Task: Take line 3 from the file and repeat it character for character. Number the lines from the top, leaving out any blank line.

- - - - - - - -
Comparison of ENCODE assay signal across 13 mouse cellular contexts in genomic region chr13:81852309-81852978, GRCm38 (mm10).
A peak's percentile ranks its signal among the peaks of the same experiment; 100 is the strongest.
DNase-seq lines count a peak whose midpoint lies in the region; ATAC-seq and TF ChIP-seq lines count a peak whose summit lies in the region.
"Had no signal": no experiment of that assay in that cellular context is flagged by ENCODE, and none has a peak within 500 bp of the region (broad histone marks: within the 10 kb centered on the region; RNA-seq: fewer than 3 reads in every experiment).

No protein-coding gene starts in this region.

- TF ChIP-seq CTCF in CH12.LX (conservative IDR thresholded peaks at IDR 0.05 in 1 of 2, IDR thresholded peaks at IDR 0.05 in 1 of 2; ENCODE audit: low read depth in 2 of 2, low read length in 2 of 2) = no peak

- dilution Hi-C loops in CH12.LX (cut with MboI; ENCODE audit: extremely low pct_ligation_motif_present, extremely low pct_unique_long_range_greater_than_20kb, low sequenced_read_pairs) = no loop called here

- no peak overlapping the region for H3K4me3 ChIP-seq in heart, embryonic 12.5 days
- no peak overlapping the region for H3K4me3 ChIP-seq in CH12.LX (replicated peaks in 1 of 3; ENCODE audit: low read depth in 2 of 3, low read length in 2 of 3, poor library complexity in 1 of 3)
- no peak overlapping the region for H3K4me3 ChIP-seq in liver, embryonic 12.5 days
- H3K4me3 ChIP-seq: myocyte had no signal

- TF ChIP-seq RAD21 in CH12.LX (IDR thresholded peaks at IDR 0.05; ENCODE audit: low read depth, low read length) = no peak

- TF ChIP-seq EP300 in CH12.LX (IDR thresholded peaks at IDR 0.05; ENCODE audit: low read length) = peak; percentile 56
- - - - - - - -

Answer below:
DNase-seq lines count a peak whose midpoint lies in the region; ATAC-seq and TF ChIP-seq lines count a peak whose summit lies in the region.